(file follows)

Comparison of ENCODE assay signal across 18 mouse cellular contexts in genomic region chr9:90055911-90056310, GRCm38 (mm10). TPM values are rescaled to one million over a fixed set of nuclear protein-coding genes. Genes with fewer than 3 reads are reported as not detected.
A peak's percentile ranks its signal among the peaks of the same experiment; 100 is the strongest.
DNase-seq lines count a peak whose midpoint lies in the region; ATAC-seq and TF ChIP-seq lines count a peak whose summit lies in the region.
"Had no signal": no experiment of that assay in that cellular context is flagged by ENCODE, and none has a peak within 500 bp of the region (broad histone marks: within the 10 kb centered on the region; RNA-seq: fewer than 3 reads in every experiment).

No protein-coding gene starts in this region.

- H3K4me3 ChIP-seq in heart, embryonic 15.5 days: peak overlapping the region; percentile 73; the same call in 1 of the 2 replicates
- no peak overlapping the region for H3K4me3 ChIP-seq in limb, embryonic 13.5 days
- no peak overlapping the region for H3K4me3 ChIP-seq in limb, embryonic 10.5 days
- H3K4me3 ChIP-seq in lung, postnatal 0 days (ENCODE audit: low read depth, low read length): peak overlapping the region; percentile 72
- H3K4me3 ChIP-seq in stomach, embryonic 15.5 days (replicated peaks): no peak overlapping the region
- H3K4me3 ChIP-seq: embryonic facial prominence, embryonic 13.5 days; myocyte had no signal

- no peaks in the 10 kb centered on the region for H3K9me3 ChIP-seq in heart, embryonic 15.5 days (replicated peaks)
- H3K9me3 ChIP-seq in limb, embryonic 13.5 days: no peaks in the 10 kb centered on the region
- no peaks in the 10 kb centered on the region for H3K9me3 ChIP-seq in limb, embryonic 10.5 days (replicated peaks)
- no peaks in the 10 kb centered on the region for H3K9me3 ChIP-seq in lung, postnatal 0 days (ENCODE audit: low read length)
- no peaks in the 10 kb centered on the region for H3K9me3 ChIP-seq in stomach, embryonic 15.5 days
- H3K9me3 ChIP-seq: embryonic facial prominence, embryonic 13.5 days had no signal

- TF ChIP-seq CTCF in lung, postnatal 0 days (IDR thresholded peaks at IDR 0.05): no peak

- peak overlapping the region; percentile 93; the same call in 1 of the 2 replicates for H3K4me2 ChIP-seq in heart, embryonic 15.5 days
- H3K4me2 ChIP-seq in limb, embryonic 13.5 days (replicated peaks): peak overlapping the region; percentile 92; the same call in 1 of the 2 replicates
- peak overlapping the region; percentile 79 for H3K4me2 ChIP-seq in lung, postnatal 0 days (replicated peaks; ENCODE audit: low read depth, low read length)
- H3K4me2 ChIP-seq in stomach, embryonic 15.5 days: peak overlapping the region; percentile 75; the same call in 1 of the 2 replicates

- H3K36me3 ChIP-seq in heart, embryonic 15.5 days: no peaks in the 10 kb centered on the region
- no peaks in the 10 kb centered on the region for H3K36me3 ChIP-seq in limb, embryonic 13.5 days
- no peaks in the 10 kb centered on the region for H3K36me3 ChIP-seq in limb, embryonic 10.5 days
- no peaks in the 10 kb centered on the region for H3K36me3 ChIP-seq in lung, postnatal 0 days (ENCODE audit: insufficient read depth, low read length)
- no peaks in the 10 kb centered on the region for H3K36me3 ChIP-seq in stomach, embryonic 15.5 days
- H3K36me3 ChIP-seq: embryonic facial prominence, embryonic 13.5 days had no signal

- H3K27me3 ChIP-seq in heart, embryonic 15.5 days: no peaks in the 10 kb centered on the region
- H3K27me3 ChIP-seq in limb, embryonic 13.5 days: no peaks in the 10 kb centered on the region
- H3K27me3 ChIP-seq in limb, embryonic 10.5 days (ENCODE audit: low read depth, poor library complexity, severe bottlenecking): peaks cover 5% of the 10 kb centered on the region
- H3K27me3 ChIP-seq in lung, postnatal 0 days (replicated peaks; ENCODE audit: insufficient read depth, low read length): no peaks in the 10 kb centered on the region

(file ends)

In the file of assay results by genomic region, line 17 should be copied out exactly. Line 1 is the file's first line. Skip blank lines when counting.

- H3K9me3 ChIP-seq: embryonic facial prominence, embryonic 13.5 days had no signal